Which? only started including Dyson in best buys when the warranty was extended. If you do change your vac, hold on to the Miele. You might need it again.

I still use the same vacuum cleaner that I bought 35 years ago – A cylindrical Goblin. I’ve bought three different machines in the interim – A Hoover wet and dry for shampooing – A very quiet Henry and an Industrial cleaner for the workshop – All are still working.

Being the owner of 3 dogs and spending a lot of time walking on the shore we tend to bring a lot of sand home.
Over the past 30 odd years I have found that the only 2 upright vacuum cleaners to pick up all the sand out of the carpets are the Hoover Junior with its 250 watt motor and the later Turbopower with a maximum 600 watt motor.
The 600 watt Turbopower was replaced by a new Electrolux 1300 watt and that cleaned the surface of the carpet fine [dog hair ect] but the sand was left behind, 6 moths later bought a reconditioned 410 watt Turbopower which picked all [or most of ] the sand out of the carpet, that Turbopower is now around 18 yrs old, suction is so strong it sticks to the floor, belt needs changing around every 2 yrs and a pack of bags last around 1 yr and it doesnt need a power station to run it.
If you need a good long lasting and powerful cleaner the Turbopower [original, not 2 or 3] is the one to go for or even the Hoover Junior as it again cleans better than most modern cleaners and doesnt need a power station to run it

I have a cordless hand-held vacuum that is in good condition except that it needs new rechargeable batteries. It is beyond economical repair because the batteries are built-in.

Many hand-held vacs (and other rechargeable items) are discarded simply because they need new batteries. It would help if manufacturers would use standard size rechargeable batteries that can easily be replaced by the user.

While researching the best vacuum to replace my aging very annoying LG upright, I noticed several mistakes in the test reports. This is not the first time I have noticed discrepancies, but going through the reports I have found some glaring mistakes.
If there was a review on consumer test sites Which would be at the bottom! Why do we have to keep putting up with numerous mistakes, what’s up with YOUR quality? Come on if your going to do a test GET ALL THE FACTS RIGHT. You used to ooze quality, today I’m not sure anymore.

Thanks for this feedback, Phil. Our research teams spend a lot of time and effort making sure our content is of the highest quality – and factually accurate. So it’s very disappointing to hear that our vacs reviews haven’t lived up to your expectations. I am very happy to personally investigate the mistakes you say exist. Can you supply me with more information to help me do this either by posting the details here or by sending me an email using the form at this link: https://conversation.which.co.uk/contact-us/. Many thanks.

simonep says:
15 June 2011

I bought a Bosch vacuum cleaner just over 2 years ago based on Which’s best buy table and it has been TERRIBLE!!! I’ve had it looked at on countless occasions for the same problem. The head/attachment for vacuuming carpet stops sucking up and the brush stops rotating. This problem occurred after approx’ 2 months and occurs again every 2-3 months.

Bosch’s customer services are pretty awful at resolving it. I’ve lost count of the times engineers have been round. On the last one or two occasions I have asked for a refund or replacement and they have said they will only repair it.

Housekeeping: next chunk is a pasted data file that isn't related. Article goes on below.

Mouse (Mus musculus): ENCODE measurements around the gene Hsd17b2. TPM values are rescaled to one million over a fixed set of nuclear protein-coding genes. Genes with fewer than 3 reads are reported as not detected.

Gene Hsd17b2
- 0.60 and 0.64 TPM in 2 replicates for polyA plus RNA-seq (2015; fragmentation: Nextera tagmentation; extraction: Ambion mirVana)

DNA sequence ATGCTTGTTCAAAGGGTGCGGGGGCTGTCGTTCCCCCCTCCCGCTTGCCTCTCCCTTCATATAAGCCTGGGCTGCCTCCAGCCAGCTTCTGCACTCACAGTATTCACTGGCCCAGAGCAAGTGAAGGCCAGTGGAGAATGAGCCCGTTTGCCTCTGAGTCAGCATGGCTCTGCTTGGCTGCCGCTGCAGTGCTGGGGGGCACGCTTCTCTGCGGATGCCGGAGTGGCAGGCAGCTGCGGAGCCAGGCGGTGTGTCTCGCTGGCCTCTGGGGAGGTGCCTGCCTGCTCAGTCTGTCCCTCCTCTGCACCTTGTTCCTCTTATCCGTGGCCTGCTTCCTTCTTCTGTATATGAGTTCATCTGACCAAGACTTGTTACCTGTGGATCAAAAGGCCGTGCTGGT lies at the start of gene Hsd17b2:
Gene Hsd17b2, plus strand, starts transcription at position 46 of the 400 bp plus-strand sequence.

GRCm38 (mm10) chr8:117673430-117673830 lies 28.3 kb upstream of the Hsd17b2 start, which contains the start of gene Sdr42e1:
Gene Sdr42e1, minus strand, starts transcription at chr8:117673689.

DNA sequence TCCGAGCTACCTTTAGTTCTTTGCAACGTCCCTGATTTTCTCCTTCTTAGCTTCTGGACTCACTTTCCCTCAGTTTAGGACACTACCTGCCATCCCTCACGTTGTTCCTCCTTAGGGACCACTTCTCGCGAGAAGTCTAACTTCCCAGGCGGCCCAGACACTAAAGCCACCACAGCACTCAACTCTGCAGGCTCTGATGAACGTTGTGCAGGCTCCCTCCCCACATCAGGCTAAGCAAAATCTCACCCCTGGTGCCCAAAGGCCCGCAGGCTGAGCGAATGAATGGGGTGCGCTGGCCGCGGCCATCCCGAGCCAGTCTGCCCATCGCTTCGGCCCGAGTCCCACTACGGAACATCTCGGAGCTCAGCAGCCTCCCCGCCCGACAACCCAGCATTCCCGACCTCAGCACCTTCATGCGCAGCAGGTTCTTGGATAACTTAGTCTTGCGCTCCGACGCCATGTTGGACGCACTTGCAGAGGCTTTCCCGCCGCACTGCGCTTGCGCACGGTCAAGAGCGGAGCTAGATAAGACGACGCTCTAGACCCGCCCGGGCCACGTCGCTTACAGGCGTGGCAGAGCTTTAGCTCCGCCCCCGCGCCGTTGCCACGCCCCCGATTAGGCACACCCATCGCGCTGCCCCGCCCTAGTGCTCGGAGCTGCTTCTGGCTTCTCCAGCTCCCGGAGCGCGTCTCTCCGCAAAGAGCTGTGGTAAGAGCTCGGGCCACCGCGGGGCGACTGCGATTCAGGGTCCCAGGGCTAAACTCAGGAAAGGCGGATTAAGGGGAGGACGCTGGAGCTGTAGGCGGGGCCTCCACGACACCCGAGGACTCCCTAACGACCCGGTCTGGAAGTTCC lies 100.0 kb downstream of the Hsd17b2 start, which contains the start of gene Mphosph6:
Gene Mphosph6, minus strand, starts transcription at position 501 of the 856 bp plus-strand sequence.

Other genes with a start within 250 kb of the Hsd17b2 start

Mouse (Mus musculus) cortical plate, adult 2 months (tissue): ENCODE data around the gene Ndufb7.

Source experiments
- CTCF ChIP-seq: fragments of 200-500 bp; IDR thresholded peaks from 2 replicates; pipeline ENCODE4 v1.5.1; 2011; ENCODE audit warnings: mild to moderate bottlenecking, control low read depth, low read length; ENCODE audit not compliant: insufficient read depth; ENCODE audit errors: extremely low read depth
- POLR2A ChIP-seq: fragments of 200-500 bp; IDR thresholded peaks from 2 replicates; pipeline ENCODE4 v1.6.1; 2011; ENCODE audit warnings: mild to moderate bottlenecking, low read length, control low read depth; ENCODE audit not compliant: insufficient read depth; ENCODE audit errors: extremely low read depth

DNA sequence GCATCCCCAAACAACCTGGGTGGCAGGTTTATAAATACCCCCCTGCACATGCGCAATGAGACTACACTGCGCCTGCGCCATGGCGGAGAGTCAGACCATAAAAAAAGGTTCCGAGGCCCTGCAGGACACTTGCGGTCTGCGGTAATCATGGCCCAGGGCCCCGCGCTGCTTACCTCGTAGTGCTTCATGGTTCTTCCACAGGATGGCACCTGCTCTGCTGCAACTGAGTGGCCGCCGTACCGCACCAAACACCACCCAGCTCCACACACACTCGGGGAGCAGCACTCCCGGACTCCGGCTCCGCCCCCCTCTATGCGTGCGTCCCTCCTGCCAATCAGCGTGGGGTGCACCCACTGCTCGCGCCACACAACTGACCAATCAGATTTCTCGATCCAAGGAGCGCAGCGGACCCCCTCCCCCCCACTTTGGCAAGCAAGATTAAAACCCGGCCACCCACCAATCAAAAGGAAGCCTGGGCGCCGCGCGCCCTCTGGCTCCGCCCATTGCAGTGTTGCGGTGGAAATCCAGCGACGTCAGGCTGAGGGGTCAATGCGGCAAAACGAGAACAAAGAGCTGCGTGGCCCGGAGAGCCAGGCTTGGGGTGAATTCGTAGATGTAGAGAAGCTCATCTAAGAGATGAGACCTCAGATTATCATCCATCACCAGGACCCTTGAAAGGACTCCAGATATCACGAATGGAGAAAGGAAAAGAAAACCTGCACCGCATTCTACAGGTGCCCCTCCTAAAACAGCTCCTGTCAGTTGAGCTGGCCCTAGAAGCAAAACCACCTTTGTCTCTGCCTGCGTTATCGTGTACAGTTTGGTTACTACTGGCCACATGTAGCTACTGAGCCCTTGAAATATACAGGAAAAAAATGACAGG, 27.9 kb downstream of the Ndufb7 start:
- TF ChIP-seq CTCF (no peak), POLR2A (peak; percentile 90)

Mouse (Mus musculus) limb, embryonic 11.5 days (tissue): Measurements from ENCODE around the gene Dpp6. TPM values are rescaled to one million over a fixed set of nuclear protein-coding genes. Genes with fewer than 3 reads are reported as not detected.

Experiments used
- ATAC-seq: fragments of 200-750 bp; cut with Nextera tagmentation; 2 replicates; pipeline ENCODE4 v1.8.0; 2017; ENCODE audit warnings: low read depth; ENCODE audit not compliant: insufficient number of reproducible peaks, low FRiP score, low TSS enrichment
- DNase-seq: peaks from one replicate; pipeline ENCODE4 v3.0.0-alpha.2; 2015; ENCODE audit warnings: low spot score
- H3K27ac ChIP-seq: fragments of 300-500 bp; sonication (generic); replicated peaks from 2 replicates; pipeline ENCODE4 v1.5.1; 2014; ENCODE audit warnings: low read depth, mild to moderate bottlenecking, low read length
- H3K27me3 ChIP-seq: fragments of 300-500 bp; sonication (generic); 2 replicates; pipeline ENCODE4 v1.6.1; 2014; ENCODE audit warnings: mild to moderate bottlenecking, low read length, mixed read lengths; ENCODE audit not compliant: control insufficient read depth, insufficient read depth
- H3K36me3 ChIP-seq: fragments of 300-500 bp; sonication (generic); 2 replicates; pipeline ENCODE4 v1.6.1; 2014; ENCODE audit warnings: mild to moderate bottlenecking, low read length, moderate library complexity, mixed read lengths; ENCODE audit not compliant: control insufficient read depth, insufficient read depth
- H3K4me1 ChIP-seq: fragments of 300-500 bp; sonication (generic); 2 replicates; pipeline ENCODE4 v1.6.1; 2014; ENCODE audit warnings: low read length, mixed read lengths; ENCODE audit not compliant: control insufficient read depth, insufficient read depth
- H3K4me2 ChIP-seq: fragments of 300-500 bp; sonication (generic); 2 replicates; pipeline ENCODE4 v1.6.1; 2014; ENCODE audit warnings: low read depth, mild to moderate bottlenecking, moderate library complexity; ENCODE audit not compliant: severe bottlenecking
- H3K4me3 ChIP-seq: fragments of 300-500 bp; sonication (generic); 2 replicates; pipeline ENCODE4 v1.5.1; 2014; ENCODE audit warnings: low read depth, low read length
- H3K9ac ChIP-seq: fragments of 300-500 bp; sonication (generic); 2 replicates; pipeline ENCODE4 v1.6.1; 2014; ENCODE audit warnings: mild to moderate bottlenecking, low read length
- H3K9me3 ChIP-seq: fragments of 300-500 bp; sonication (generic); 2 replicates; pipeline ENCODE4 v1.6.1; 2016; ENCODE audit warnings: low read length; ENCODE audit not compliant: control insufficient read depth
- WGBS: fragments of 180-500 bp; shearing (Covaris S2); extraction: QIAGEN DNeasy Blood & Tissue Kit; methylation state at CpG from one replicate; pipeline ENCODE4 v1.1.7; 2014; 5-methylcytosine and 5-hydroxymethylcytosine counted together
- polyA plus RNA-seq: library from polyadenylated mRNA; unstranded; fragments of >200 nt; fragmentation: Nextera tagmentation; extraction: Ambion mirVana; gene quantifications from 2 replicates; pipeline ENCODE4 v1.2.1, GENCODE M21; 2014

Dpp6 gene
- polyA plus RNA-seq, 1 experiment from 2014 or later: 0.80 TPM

I have to say I will not have blind faith in your reviews after the experiences i’ve had.

simonep says:
15 June 2011

I meant to add that one Bosch engineer told me my carpets were too fluffy – we had newish carpets. And another Bosch engineer told me it wasn’t really meant to be used on carpets!

Thanks for your comment, simonep – and sorry to hear you’ve experienced problems with your Bosch vac. We’ve looked up the model you noted in your email and, while we’ve received lots of comments, they’ve generally been very positive. While the brush bar doesn’t seem to be a common problem, we appreciate your feedback and will continue to monitor any future comments to see whether it’s a wider issue. We did find that the brush is quite difficult to clean when we tested this Bosch vacuum cleaner, so we’d recommend de-fluffing it after every vac to keep it in good working order.

Bellxchat says:
17 June 2011

When the vacuum cleaner’s not picking up well – especially pet hair – another vacuum cleaner won’t necessarily solve the problem. But a new floor tool will. Get a turbohead (floor head with a rotating brush) and the pet hair will come up off the carpet very easily….and you don’t need to “scrub” the carpet either, the turbohead does the work for you.

cordless vacuum cleaner lithium says:
19 April 2012

I don’t even know how I stopped up here, however I believed this post was once great. I do not realize who you are however certainly you’re going to a well-known blogger if you aren’t already. Cheers!

I thought you might like to know that I bought a Kenwood Chef food mixer plus all attachments in 1965. I bought a commercial machine as in those days it was exempt from Purchase Tax. It is still going strong and has never failed to please. Built to last I would say, why don’t cars last for as long? It seems that a modern item loses its value as soon as it is purchased and is replaced by the manufacturer with a newer model as soon as you use it.

I would like to add my approval of the Makita 18v Lithium battery handheld cleaner. For anyone into power tools and already has the batteries for their drills etc. its hard to beat. I have spent much money on Bosch Black and Decker and Dyson handhelds. While they worked to an extent, none delivered the goods. When it bought the Makita I was very impressed. Strong suction, easy to use and empty, easy clean filter and very long battery life. This is the bonus of using an already powerfull battery from the power tool range one of the best range of power tools. I have been using this for over a year now I would thoroughly recommend this cleaner to anyone who has existing 18v Lithium power tools, otherwise it is expensive.

I have a house where often the best place (location wise) to do DIY sawing & planing is far from the best place to clean up afterwards. I do put dust sheets down but there is always a bit of sawdust on the carpet that my old vacuum takes ages to suck up.

As it is overdue for replacement and making a few other weird noises from time to time, should I be looking at the Which recommended ones for “cat & dog” hair, or can somebody suggest a better idea?